Blackpool Council is to stop paying GPs for referring patients to services which help them quit smoking.
Cabinet member for health Coun Amy Cross told the authority’s Health Scrutiny Committee she thought the policy was “very inappropriate.”
She was responding to concerns that recently reduced smoking rates in the town could be jeopardised when Blackpool Clinical Commissioning Group cuts its share of funding for the arrangement.
But Coun Cross said the contracts days were numbered.
She said: “I think doctors should be referring their patients, because that’s what they’re supposed to do.
“We’ve had conversations with GPs and when that contract comes to an end in the next few months, we will not be continuing with it.”
Not renewing the contract when it finishes at the end of March will save the council’s public health service £20,000 a year.
Committee member and Labour councillor David Owen, who raised the subject, said the smoking cessation programme had been successful, but warned that GPs should not need an incentive to help their patients kick the habit.
He added: “Lads aren’t taking up smoking. The sad thing is, it’s the girls that are doing it now.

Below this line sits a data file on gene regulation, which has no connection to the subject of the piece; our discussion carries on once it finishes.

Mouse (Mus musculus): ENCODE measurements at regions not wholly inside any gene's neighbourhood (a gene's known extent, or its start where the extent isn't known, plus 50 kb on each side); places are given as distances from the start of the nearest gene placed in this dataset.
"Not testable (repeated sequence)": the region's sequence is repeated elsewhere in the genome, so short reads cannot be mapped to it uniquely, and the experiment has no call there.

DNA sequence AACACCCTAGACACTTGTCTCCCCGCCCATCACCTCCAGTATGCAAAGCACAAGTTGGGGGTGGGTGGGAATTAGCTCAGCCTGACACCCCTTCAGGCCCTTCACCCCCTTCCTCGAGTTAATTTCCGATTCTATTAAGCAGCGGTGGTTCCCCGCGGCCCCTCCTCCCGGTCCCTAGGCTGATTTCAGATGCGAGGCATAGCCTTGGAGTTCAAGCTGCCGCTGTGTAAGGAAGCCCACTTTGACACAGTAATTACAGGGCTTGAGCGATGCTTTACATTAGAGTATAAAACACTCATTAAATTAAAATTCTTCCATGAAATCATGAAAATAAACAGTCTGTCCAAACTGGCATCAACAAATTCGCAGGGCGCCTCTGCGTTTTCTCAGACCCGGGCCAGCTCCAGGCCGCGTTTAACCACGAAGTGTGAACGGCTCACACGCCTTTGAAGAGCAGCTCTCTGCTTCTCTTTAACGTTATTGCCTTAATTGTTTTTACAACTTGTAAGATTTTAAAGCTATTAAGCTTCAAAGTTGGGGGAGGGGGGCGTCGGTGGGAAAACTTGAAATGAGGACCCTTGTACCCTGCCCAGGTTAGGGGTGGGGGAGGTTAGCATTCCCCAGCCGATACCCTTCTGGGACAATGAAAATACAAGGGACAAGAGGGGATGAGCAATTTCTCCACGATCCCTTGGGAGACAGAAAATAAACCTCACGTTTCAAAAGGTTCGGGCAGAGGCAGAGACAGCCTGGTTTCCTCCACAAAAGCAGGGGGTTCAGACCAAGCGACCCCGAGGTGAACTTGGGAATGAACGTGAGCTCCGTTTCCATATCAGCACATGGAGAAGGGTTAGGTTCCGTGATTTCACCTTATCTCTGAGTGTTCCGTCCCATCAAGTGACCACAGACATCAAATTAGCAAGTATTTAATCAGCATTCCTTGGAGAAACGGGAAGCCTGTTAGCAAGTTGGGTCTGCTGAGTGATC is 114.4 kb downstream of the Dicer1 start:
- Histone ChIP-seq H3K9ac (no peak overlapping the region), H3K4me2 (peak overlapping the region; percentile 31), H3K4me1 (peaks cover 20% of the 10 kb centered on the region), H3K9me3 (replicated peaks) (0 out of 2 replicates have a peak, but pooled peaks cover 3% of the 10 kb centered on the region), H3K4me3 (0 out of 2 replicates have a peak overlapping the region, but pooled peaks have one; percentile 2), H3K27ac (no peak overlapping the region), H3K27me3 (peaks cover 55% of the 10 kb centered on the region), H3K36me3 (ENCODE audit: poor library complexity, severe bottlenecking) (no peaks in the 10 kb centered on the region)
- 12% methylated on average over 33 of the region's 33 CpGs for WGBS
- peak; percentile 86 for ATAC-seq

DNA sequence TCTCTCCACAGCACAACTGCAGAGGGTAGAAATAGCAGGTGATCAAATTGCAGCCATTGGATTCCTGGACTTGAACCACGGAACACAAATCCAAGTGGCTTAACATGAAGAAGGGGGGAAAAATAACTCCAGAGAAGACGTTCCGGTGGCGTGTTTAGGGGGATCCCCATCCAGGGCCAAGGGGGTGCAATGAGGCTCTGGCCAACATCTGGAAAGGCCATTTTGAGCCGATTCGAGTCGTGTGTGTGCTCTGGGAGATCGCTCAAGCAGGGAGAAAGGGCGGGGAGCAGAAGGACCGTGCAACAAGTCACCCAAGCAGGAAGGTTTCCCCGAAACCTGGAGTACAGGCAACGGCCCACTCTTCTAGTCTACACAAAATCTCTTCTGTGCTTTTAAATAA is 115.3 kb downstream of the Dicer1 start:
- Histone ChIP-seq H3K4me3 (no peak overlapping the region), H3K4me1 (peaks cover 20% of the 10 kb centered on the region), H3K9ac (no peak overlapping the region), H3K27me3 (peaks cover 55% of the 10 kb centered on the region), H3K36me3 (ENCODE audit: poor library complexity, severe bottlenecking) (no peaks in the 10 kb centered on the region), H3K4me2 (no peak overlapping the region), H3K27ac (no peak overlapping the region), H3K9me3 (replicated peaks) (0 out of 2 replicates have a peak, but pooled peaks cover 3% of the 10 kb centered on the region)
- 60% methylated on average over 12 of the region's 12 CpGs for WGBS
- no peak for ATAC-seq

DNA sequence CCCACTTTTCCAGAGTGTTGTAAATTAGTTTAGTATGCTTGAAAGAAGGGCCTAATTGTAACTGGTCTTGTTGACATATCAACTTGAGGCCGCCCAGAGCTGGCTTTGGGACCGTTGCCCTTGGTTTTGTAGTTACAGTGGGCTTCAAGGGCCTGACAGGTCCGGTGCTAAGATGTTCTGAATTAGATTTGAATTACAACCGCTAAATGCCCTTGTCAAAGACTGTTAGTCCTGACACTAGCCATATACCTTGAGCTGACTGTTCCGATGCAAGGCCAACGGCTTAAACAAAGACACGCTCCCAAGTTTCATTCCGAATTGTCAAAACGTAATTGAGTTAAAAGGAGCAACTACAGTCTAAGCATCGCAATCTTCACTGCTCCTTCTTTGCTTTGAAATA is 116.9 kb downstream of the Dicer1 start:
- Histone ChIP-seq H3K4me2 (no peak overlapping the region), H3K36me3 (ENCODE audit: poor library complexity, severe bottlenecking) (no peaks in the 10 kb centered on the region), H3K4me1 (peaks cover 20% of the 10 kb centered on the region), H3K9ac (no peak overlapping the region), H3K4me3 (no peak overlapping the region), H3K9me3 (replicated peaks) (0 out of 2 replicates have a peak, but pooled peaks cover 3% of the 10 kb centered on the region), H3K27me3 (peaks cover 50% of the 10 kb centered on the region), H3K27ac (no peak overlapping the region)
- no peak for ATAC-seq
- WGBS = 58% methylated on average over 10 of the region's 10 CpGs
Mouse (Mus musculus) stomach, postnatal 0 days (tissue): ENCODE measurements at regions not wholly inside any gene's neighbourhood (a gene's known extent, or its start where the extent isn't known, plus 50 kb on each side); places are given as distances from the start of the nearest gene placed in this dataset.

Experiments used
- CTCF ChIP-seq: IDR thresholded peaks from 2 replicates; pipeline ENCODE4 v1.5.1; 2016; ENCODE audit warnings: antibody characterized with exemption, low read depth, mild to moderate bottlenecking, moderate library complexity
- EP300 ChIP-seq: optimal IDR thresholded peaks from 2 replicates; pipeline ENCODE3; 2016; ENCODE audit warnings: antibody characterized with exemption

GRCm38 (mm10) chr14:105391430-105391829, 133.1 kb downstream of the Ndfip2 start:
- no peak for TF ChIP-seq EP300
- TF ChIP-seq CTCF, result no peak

“We do have a real problem with young mothers, you see them all the time pushing buggies and their child is getting all the smoke in its face.”
Figures presented to the committee show a decline in the number of Blackpool mothers who are smokers at the birth of their child.
In 2013-14, the smoking rate amongst new mums was 30.8 per cent, but that had fallen to 27.1 per cent by 2015-16.
Among the general population in the town, smoking has also been reducing.
Rates fell from 29.5 per cent to 26.9 per cent between 2013-14 and 2015-16.
Health chiefs said changes had been made to the way people are urged to give up smoking.
Dr Amanda Doyle, a Blackpool GP and Chief Clinical Officer at NHS Blackpool Clinical Commissioning Group (CCG) said: “There have been recent changes to the way in which stop smoking services are provided and funded.
“This has included a change to the way in which GP practices are funded for identifying people at high risk of developing smoking related diseases such as COPD (lung disease).
“There have also been changes to how GPs receive funding for recording the necessary data which help the council to commission effective public health services.
“GPs do not receive any funding for offering smoking cessation support and advice to their patients.”
The payments to GPs started around 2013.
The council inherited a number of different contracts when it took over responsibility for public health as part of a government shake up of services.